"architecture": "x86_64",
                "name": "curl",
                "agent_id": "000"
             },
             {
                "scan": {
                   "id": 0,
                   "time": "2022-06-14T13:47:43Z"
                },
                "section": "Applications/Internet",
                "format": "rpm",
                "description": "A utility for getting files from remote servers (FTP, HTTP, and others)",
                "install_time": "1588284371",
                "version": "7.29.0-57.el7",
                "size": 540404,
                "vendor": "CentOS",
                "architecture": "x86_64",
                "name": "curl",
                "agent_id": "001"
             }
          ],
          "total_affected_items": 2,
          "total_failed_items": 0,
          "failed_items": []
       },
      "message": "All specified syscollector information was returned",
      "error": 0
    

Note

Take time to read the online documentation about the Wazuh API . It is a powerful utility that puts all sorts of data, configuration details, and state information at your fingertips once you know how to ask for it.

A quick peek at the actual agent databases

Agent-specific databases on the Wazuh manager store, among other things, the syscollector scan results for each agent.

  1. On the Wazuh Manager, list the tables in an agent SQLite database.

    # sqlite3 /var/ossec/queue/db/001.db .tables
    
    ciscat_results        sca_scan_info         sys_osinfo
    fim_entry             scan_info             sys_ports
    metadata              sync_info             sys_processes
    pm_event              sys_hotfixes          sys_programs
    sca_check             sys_hwinfo            vuln_cves
    sca_check_compliance  sys_netaddr           vuln_metadata
    sca_check_rules       sys_netiface
    sca_policy            sys_netproto
    

    The sys_ tables are populated by syscollector.

  2. Query the OS information table.

    # sqlite3 /var/ossec/queue/db/001.db 'select * from sys_osinfo;' -header
    
    scan_id|scan_time|hostname|architecture|os_name|os_version|os_codename|os_major|os_minor|os_patch|os_build|os_platform|sysname|release|version|os_release|checksum|os_display_version|triaged|reference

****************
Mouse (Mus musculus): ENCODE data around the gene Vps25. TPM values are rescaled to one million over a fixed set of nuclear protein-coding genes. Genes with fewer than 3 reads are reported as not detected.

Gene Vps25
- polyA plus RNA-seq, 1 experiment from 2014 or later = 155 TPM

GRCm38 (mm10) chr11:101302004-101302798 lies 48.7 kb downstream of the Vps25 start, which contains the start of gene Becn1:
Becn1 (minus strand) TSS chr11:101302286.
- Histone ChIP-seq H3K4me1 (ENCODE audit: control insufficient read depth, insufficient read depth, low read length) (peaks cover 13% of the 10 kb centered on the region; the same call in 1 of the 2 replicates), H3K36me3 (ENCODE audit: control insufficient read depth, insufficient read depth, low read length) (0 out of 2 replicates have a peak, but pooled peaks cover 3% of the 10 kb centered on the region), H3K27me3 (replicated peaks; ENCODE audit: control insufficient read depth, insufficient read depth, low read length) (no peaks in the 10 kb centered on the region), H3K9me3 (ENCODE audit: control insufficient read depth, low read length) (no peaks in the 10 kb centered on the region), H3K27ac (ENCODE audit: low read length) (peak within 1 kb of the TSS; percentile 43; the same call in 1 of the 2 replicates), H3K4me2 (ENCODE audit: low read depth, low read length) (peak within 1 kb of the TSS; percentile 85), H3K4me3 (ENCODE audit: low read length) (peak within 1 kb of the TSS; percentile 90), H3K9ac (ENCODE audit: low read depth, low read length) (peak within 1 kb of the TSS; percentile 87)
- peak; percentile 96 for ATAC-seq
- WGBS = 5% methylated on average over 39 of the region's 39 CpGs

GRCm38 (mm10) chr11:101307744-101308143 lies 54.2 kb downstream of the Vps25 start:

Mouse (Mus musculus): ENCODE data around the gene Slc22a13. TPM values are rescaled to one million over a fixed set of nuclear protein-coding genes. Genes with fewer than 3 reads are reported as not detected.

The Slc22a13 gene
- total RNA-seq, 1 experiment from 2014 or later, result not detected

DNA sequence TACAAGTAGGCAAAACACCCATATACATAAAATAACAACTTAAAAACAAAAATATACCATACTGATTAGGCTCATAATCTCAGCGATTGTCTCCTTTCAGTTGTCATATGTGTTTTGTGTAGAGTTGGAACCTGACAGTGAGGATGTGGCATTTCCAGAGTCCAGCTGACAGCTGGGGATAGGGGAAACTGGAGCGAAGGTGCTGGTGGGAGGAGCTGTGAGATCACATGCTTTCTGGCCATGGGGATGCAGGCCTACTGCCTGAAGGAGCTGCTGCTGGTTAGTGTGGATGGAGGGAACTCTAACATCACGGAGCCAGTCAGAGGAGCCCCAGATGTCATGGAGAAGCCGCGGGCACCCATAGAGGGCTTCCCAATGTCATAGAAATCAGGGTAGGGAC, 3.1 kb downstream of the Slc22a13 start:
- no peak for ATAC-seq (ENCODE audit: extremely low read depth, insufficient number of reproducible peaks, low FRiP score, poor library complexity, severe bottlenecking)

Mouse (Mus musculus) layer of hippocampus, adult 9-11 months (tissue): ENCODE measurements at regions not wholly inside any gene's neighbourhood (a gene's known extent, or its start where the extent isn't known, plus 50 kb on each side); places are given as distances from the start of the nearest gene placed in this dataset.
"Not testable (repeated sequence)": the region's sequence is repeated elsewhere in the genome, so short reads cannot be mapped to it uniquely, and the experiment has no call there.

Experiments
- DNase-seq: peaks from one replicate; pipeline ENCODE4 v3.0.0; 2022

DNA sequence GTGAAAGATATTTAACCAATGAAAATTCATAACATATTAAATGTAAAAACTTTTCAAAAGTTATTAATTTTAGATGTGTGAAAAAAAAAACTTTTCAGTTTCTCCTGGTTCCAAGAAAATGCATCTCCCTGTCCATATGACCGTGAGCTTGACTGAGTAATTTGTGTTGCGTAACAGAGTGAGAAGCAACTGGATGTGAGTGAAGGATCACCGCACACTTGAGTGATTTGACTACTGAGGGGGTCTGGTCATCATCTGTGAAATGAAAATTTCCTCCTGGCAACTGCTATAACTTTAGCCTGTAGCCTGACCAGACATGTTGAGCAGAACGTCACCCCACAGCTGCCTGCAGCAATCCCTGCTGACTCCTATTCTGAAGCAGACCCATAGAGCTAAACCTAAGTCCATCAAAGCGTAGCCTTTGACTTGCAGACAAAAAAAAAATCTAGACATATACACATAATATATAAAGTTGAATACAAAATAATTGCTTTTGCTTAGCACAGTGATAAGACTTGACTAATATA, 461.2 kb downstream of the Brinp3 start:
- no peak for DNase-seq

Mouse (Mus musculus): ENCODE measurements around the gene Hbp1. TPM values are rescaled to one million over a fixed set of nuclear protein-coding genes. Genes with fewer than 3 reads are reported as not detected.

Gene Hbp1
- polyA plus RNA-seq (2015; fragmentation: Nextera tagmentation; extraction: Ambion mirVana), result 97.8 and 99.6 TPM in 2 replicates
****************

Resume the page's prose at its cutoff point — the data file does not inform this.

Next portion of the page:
0|2022/06/21 19:42:16|linux-agent|x86_64|Centos Linux|7.8.2003|Core|7|8|2003||centos|Linux|3.10.0-1127.el7.x86_64|#1 SMP Tue Mar 31 23:36:51 UTC 2020||1655840535487993960||1|016166771307639663d0dce9b36315c60c608ae0
    
  3. Do a quick dump of the software packages.

    # sqlite3 /var/ossec/queue/db/001.db "select name,version,description from sys_programs;" -header
    
    name|version|description
    dracut|033-572.el7|Initramfs generator using udev
    openssl|1:1.0.2k-25.el7_9|Utilities from the general purpose cryptography library with TLS implementation
    libnetfilter_conntrack|1.0.6-1.el7_3|Netfilter conntrack userspace library
    sudo|1.8.23-10.el7_9.2|Allows restricted root access for specified users
    kernel-headers|3.10.0-1160.66.1.el7|Header files for the Linux kernel for use by glibc
    binutils|2.27-44.base.el7_9.1|A GNU collection of binary utilities
    perl-constant|1.27-2.el7|Perl pragma to declare constants
    perl-libs|4:5.16.3-299.el7_9|The libraries for the perl runtime
    pytalloc|2.1.16-1.el7|Developer tools for the Talloc library
    libmount|2.23.2-65.el7_9.1|Device mounting library
    nmap-ncat|2:6.40-19.el7|Nmap's Netcat replacement
    expat|2.1.0-14.el7_9|An XML parser library
    grub2-common|1:2.02-0.87.0.1.el7.centos.9|grub2 common layout
    dbus-glib|0.100-7.el7|GLib bindings for D-Bus
    libtdb|1.3.18-1.el7|The tdb library
    libtirpc|0.2.4-0.16.el7|Transport Independent RPC Library
    
    
    ...
    

Wazuh dashboard

While the Wazuh API and SQLite databases let you get at the nitty-gritty data, usually the most beautiful place to see your vulnerability detection results is in the Wazuh dashboard. In the Vulnerabilities dashboard, you can select an agent to see a dashboard with the most relevant vulnerabilities information.

Optional exercise

You could create a CDB for escalating alerts about your own custom set of high-priority CVEs. Write a child rule of Wazuh rule 23501 that looks for a match in this CDB and generates alerts of a high severity like 12. Consider how you might use a key/value CDB listing pairs of agent names and software package names that you want to especially keep an eye on. For example, you might want an escalated alert about high-level CVE matches on the "apache" software package on your Internet-facing web servers but not for other internal servers. The possibilities are endless.